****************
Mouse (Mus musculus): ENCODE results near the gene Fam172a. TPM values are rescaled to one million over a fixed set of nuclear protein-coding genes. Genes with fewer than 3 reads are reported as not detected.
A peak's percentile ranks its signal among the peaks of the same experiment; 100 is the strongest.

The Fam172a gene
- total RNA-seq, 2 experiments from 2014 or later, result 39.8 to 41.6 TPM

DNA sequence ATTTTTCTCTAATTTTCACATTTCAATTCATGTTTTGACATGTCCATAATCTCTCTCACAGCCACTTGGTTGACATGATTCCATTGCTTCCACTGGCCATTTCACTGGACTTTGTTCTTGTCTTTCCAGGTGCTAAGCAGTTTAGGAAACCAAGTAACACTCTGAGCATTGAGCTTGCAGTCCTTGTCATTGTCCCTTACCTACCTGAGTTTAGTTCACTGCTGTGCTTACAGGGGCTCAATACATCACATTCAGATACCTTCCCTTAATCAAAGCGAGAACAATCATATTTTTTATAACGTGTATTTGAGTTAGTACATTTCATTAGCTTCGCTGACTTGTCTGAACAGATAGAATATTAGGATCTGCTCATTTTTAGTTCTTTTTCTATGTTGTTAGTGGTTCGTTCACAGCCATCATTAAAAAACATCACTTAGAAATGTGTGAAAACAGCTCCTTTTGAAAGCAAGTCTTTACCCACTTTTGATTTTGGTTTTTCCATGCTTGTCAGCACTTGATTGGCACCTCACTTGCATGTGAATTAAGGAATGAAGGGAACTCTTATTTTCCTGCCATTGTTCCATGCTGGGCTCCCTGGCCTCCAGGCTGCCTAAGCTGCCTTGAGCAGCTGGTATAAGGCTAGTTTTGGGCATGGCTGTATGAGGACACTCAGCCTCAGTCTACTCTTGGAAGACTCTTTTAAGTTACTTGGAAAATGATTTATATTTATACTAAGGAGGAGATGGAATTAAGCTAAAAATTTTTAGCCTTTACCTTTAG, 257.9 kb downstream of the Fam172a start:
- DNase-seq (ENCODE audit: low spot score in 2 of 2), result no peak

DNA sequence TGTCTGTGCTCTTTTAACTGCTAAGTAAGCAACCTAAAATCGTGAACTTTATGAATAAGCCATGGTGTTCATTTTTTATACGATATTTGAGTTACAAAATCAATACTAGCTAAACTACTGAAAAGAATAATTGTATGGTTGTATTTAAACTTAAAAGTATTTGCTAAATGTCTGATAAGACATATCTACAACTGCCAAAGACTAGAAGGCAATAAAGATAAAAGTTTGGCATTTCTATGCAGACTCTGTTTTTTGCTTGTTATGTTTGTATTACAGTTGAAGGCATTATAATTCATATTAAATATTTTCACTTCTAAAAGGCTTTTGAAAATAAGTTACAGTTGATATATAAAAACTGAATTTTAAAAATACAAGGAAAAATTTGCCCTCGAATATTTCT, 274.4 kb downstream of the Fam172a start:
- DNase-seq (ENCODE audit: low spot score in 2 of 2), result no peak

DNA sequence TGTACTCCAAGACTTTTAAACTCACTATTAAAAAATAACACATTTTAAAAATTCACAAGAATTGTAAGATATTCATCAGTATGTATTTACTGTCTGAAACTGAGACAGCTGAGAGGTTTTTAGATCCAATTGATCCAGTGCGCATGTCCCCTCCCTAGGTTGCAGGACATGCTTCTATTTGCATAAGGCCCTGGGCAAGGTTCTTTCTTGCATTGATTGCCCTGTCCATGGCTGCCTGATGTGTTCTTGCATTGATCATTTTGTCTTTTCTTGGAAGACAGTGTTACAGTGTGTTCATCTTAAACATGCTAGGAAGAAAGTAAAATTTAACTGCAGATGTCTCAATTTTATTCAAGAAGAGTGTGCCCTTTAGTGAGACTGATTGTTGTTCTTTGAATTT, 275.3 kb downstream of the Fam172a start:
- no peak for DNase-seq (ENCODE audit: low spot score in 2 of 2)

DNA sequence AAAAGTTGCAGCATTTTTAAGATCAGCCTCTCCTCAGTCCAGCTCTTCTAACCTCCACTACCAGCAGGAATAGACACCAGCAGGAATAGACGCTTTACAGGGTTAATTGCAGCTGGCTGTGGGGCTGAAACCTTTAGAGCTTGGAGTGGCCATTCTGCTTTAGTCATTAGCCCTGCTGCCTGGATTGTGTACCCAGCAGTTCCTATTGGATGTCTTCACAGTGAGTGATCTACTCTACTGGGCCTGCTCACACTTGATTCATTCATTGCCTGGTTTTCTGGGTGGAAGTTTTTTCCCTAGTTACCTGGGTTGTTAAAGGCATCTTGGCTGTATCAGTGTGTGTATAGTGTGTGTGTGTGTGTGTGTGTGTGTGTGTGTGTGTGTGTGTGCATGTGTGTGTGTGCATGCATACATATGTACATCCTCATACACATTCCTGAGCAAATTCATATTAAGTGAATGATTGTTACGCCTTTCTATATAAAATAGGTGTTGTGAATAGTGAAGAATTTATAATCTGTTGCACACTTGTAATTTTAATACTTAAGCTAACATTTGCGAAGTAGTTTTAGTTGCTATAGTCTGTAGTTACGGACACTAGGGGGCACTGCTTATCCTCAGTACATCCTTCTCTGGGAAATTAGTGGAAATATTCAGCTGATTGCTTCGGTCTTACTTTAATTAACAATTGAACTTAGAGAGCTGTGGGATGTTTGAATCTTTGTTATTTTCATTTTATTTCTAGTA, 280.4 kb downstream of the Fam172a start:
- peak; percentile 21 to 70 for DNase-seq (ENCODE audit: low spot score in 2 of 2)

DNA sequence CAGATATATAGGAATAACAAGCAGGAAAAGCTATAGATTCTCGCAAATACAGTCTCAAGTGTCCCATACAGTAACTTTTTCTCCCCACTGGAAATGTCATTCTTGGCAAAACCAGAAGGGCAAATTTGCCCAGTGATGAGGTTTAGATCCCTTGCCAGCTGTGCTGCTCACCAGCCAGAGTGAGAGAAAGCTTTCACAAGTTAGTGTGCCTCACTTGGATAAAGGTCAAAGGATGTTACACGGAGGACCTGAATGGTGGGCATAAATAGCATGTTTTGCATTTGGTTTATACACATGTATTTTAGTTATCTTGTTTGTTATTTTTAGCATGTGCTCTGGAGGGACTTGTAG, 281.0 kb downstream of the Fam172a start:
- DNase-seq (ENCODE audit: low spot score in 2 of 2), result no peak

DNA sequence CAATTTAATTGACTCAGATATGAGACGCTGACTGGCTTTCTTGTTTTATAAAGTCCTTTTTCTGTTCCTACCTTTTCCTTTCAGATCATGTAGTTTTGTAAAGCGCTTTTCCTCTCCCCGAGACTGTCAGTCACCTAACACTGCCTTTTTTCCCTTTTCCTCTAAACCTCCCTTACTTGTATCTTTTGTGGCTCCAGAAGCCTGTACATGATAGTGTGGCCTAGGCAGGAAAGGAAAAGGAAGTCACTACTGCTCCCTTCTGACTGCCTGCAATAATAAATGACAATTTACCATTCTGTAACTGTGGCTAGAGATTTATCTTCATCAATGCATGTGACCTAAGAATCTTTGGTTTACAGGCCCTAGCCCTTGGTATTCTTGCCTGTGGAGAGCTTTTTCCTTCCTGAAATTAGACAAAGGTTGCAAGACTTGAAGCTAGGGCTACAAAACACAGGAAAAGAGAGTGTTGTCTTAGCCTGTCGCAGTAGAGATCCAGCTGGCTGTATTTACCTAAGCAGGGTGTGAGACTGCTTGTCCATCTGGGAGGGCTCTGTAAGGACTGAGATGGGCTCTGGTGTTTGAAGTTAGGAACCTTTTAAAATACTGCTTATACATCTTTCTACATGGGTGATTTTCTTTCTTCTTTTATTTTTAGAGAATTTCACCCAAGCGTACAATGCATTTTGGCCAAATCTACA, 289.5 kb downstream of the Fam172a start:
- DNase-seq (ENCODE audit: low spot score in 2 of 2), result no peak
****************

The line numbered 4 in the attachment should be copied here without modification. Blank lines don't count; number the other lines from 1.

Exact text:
- total RNA-seq, 2 experiments from 2014 or later, result 39.8 to 41.6 TPM